Washington Moving against a shuttered Islamic charity that was once the United States' largest Muslim-American philanthropic group, a federal grand jury in Dallas on Tuesday indicted the Texas-based Holy Land Foundation and its leaders for funneling millions of dollars to the Palestinian group Hamas.
The 42-count indictment accuses the founder and six top officers and fund-raisers of the Holy Land Foundation for Relief and Development of using the charity to "provide financial and material support" for Hamas, the underground Palestinian resistance group the U.S. government says is a terrorist organization. Hamas is accused of scores of suicide bombings in Israel.
Although the criminal charges stop short of alleging direct links between Holy Land and terror attacks against Israeli victims, federal officials said that between 1995 and 2001, the charity aided the resistance group by channeling more than $12.4 million to the families of terrorists and "martyred" suicide bombers and to a social aid network of Palestinian hospitals and schools dominated by Hamas.
The indictments came as the crowning move in a decadelong effort by the Justice Department and Treasury officials to unravel what they have described as Holy Land's secret activities on behalf of Hamas. Atty. Gen. John Ashcroft said the charity's officers "effectively rewarded past and future suicide bombings and terrorist activities on behalf of Hamas."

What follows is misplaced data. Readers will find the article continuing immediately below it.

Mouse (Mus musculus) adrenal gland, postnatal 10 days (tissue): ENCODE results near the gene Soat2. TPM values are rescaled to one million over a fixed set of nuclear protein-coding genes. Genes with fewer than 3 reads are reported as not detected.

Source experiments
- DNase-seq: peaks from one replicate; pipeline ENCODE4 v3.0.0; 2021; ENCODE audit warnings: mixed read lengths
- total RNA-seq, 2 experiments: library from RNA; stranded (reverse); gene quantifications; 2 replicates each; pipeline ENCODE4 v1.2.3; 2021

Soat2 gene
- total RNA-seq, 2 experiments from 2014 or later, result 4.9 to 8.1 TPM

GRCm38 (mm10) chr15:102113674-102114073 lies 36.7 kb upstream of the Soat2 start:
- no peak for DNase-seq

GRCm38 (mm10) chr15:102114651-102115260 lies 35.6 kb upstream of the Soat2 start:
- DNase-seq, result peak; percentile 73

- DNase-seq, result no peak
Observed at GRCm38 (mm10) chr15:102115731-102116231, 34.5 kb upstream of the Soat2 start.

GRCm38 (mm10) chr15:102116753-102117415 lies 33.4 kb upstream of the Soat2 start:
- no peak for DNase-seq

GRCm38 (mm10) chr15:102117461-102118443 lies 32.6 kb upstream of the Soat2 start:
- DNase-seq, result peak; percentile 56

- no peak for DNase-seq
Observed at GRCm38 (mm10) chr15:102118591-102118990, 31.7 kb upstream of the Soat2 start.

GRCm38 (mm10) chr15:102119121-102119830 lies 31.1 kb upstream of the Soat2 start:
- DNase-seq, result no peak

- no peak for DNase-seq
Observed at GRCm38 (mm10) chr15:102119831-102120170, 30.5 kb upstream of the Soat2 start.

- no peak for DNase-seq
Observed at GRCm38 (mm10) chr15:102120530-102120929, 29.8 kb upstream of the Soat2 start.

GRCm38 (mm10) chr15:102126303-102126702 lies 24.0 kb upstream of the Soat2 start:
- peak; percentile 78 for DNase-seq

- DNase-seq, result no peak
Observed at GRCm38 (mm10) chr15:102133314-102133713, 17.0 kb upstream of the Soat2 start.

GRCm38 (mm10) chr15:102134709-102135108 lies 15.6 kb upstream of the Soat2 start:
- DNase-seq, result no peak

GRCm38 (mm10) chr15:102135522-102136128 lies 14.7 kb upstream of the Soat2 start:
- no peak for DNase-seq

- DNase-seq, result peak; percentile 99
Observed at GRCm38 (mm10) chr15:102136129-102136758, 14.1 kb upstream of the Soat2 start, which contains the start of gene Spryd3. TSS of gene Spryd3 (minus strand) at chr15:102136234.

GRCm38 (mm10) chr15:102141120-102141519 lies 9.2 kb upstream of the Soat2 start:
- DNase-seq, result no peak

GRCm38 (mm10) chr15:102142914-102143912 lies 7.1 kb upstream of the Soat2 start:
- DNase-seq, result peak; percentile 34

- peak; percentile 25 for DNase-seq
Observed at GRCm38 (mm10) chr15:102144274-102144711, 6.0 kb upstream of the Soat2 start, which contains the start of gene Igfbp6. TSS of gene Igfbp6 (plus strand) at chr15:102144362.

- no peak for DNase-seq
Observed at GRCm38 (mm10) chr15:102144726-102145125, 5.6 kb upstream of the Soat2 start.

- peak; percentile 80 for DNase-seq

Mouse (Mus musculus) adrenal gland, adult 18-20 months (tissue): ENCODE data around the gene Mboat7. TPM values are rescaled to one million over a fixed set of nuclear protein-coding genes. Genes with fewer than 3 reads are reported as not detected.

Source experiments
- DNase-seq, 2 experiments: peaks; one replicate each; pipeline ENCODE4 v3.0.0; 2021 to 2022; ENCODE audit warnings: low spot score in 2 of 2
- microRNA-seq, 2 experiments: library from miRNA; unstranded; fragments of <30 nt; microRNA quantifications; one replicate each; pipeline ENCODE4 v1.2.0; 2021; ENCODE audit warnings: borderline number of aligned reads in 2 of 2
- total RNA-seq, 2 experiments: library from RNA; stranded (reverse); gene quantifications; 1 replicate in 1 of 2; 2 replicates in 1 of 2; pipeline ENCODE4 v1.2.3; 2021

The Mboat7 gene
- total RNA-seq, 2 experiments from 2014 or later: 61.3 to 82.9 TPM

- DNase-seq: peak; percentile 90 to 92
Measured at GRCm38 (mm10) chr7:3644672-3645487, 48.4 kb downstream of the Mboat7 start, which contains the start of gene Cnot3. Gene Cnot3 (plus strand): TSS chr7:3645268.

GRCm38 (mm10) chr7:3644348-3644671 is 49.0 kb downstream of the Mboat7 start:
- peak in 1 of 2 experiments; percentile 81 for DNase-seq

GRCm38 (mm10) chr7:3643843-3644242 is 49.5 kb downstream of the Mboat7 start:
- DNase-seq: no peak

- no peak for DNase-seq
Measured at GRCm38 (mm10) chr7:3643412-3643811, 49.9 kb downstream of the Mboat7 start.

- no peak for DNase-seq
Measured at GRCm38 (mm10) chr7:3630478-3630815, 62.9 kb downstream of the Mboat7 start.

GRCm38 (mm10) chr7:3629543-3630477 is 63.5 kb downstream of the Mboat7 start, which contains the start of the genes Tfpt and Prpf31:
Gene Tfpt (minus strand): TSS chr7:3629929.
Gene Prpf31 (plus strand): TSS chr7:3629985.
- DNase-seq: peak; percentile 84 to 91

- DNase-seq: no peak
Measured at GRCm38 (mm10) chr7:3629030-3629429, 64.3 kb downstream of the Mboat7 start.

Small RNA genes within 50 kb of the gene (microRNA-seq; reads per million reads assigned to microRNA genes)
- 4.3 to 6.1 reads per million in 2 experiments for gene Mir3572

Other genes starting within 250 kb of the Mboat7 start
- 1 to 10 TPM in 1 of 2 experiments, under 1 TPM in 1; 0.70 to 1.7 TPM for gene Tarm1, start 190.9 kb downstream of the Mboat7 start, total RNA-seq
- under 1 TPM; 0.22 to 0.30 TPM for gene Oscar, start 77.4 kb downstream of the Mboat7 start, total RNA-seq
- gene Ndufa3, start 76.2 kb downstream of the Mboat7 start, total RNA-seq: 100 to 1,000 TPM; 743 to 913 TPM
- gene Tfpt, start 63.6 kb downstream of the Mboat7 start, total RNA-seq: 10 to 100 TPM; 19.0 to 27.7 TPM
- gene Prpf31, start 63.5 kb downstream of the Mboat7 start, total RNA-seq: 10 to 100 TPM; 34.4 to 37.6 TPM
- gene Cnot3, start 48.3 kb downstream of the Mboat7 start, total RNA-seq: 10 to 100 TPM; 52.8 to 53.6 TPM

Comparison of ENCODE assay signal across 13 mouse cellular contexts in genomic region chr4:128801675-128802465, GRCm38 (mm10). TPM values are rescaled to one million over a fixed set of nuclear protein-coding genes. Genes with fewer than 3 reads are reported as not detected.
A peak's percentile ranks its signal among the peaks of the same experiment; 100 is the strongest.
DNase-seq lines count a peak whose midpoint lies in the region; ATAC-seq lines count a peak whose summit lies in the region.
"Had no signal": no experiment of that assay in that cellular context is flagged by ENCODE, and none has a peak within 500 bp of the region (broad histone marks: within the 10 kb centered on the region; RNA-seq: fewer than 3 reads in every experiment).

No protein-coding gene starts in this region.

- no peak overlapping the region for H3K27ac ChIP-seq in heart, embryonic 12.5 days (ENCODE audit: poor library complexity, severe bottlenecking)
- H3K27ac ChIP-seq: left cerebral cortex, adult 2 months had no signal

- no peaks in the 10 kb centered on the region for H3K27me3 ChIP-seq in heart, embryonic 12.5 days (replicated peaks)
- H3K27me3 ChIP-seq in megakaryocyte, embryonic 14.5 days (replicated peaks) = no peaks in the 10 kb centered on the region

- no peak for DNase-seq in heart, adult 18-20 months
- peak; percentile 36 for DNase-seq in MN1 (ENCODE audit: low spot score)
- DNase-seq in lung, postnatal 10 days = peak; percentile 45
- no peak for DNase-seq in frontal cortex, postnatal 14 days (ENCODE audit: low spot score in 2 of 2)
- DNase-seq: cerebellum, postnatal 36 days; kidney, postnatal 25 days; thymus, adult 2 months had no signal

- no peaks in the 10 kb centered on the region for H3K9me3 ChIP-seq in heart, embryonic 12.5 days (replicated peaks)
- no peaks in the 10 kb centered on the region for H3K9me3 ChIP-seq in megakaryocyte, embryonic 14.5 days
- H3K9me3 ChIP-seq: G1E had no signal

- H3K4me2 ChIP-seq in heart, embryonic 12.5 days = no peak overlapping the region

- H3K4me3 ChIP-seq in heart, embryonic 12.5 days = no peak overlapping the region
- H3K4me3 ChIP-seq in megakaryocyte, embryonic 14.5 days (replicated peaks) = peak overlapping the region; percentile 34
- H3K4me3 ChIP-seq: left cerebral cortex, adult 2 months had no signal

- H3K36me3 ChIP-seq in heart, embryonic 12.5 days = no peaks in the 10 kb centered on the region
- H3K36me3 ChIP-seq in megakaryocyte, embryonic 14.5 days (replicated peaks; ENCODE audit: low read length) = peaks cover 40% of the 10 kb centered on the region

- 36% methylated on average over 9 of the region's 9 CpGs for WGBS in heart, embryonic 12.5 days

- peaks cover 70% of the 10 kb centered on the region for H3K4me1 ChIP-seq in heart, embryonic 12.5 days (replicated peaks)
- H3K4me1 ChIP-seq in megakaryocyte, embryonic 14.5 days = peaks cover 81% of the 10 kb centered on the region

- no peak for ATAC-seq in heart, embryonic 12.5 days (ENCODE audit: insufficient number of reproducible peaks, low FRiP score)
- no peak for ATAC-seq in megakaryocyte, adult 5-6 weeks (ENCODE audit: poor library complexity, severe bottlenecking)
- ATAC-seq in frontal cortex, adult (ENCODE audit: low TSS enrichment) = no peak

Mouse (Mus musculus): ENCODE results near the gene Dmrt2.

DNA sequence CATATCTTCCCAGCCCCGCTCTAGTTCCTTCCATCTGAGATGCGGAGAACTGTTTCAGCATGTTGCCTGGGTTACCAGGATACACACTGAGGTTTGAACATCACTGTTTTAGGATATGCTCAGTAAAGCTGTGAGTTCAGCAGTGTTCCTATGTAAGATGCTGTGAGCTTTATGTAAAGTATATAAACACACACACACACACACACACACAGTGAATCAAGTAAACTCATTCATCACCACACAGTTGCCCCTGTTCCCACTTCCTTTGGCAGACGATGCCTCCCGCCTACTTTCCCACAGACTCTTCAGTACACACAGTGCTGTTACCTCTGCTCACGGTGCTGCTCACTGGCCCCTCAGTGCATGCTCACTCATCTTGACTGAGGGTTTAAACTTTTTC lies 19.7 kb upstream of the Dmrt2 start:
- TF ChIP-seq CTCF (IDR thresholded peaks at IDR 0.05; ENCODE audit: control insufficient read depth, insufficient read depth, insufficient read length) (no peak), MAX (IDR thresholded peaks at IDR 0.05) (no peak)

Holy Land's Palestinian emigre founder Shukri Abu Baker and Holy Land executive director Ghassan Elashi appeared late Tuesday in a Dallas federal courtroom before U.S. Magistrate Paul Stickney, who ordered them held in custody for at least three days. Ashcroft said two other Holy Land figures, Haitham Maghawri and Akram Mishal, were fugitives on the run outside the United States.
The charges leveled against the charity and Baker, Elashi, Mohammad El-Mezain, Maghwari, Mishal, Mufid Abdulqader and Abdulraham Odeh include providing material support to a foreign terrorist organization, conspiracy, tax evasion and money laundering. Elashi, who headed a computer and Web hosting company, was convicted last month in Dallas in a related case for illegally shipping computers to Libya and other nations Ashcroft described as "state sponsors of terrorism."